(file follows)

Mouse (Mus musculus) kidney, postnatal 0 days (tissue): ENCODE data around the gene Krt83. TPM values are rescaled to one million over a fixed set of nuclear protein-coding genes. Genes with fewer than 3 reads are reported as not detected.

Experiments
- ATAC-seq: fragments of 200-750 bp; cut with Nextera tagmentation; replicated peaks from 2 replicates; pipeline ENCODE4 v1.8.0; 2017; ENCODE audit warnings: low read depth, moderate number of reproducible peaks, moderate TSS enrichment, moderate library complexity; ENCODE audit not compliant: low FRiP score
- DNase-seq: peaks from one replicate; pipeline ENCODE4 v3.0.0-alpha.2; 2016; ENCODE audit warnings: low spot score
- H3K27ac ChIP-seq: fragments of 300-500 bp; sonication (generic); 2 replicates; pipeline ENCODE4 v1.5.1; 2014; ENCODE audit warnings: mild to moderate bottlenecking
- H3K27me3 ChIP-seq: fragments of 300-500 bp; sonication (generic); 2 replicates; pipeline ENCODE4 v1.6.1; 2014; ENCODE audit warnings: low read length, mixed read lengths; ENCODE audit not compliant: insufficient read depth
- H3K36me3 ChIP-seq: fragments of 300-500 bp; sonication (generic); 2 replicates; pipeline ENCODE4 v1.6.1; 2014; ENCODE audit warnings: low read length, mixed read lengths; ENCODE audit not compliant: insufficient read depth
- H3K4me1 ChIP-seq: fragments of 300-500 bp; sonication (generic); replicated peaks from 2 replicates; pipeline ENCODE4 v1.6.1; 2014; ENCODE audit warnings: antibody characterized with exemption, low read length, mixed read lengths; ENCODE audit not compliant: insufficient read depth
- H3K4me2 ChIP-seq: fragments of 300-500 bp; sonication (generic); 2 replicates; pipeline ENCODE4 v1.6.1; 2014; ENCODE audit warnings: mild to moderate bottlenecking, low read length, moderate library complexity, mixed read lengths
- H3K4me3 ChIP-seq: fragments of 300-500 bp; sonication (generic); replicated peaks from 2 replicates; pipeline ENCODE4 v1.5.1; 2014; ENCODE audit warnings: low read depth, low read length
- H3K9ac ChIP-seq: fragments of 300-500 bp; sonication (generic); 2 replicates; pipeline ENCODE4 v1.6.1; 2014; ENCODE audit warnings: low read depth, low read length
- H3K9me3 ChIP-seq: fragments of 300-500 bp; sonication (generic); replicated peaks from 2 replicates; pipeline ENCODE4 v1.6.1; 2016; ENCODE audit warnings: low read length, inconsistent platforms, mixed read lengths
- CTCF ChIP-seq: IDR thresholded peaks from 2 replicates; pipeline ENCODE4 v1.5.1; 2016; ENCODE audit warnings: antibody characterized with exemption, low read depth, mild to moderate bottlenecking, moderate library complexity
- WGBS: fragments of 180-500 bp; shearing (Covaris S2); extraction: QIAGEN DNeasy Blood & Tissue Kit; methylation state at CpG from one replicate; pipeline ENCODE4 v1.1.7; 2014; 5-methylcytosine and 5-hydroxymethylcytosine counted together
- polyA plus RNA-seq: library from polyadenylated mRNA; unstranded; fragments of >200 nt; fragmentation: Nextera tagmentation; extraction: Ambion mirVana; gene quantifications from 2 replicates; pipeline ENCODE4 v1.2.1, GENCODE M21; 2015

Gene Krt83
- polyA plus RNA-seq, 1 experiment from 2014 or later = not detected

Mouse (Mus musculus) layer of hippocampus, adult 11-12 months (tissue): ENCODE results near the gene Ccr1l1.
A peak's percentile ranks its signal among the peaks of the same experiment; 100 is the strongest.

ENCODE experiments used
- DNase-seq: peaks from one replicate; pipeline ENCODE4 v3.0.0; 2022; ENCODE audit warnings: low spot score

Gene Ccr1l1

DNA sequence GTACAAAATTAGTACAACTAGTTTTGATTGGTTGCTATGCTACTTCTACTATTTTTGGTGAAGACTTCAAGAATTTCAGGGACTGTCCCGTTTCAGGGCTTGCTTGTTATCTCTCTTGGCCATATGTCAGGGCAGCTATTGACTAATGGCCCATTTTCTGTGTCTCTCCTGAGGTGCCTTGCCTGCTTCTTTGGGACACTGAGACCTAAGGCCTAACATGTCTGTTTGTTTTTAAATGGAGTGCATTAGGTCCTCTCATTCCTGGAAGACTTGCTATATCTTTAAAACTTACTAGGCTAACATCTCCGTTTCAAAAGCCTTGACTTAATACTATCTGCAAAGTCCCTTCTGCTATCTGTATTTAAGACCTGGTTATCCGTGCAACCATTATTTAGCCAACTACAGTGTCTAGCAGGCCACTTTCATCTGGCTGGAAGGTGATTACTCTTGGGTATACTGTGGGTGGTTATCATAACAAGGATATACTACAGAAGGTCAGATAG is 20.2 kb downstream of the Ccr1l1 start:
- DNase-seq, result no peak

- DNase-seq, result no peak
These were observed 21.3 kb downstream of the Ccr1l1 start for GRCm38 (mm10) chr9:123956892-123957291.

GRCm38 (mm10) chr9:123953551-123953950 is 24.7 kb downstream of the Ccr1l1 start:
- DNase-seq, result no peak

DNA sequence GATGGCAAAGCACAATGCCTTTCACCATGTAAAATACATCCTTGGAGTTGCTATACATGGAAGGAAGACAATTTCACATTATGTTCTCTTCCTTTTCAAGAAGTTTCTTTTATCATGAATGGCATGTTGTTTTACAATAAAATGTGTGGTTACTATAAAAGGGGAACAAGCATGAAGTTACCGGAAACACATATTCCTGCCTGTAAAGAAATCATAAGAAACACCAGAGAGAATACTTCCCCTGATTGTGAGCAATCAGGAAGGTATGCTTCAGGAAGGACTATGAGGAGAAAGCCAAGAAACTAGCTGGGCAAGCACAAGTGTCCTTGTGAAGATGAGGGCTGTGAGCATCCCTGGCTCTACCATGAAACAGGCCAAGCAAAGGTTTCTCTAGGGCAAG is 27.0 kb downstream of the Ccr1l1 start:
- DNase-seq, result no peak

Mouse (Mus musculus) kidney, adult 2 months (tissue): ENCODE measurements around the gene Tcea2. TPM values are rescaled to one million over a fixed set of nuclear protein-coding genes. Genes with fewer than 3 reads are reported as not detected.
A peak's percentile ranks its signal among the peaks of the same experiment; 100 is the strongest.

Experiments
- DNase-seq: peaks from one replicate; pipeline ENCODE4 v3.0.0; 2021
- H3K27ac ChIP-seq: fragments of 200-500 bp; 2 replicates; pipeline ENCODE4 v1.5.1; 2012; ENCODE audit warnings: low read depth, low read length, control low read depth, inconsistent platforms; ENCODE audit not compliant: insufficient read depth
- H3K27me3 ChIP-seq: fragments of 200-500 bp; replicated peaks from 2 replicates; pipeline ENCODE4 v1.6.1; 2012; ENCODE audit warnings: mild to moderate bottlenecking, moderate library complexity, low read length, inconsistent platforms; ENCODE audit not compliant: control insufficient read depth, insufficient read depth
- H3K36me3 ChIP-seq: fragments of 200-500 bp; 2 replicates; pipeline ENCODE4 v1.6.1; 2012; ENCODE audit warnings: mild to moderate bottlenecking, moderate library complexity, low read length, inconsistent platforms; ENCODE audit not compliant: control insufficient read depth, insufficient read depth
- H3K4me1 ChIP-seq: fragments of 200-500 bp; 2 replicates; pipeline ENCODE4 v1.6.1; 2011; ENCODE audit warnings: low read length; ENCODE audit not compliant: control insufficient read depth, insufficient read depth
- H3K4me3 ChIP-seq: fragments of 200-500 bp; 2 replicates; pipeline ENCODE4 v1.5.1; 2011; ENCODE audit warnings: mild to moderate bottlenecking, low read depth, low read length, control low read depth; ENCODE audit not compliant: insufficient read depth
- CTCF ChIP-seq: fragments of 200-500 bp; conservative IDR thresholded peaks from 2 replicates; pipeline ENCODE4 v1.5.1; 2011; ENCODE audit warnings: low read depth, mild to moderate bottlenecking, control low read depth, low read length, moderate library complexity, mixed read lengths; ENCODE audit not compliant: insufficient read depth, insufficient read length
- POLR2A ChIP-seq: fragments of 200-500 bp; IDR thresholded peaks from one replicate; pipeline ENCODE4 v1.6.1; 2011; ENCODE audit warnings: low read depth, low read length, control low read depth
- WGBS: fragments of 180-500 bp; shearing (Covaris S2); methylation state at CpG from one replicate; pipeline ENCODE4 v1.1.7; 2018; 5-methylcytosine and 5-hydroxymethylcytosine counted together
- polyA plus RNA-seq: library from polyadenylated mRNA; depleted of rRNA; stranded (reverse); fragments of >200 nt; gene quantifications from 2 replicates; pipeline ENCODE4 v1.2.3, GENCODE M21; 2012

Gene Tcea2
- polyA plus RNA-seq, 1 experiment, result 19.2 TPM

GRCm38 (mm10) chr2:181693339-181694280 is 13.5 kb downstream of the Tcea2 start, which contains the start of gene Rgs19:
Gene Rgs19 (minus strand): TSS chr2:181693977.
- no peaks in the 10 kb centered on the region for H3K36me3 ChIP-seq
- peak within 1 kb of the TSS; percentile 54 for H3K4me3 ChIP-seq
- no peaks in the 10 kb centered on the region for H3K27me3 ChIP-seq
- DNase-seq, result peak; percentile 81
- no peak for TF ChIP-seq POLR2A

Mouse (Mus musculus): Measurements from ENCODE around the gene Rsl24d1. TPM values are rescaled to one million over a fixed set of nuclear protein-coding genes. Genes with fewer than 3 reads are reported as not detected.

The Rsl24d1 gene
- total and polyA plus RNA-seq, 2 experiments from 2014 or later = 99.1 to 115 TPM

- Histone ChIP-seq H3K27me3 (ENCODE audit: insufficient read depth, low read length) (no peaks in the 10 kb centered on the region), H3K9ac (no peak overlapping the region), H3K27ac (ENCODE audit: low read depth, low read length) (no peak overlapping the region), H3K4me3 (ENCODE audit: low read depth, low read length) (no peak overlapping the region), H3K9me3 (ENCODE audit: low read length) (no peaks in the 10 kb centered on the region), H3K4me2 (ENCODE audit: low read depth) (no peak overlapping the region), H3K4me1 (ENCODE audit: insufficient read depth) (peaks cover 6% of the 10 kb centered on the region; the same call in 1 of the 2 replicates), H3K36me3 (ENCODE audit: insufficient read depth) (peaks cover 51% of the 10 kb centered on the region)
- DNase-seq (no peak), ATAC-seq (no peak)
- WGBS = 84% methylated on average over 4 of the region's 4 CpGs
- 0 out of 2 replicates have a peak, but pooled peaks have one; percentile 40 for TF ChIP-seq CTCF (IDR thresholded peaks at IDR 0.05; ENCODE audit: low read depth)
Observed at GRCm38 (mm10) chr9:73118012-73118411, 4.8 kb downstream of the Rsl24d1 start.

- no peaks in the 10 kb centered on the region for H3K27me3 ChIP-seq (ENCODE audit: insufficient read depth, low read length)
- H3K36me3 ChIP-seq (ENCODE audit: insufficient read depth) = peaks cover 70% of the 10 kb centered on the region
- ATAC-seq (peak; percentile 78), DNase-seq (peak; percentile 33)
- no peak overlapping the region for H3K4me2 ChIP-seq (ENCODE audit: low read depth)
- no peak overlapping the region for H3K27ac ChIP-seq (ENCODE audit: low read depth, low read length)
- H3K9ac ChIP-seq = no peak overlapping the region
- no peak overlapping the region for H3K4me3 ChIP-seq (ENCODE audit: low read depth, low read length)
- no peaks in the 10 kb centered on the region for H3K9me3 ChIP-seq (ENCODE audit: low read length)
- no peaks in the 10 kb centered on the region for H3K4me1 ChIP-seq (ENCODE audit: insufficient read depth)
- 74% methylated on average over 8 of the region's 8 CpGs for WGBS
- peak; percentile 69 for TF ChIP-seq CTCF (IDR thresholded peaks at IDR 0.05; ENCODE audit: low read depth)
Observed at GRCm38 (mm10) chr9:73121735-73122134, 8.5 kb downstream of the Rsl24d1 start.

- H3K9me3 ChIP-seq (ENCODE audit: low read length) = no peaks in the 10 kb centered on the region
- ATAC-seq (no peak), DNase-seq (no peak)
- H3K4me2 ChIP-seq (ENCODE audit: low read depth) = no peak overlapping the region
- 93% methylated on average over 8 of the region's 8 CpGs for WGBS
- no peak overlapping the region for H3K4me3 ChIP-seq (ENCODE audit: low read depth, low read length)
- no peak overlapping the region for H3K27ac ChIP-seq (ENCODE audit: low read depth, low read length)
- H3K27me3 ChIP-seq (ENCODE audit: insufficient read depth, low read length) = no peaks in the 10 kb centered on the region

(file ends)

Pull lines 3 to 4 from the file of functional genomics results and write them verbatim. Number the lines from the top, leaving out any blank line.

- ATAC-seq: fragments of 200-750 bp; cut with Nextera tagmentation; replicated peaks from 2 replicates; pipeline ENCODE4 v1.8.0; 2017; ENCODE audit warnings: low read depth, moderate number of reproducible peaks, moderate TSS enrichment, moderate library complexity; ENCODE audit not compliant: low FRiP score
- DNase-seq: peaks from one replicate; pipeline ENCODE4 v3.0.0-alpha.2; 2016; ENCODE audit warnings: low spot score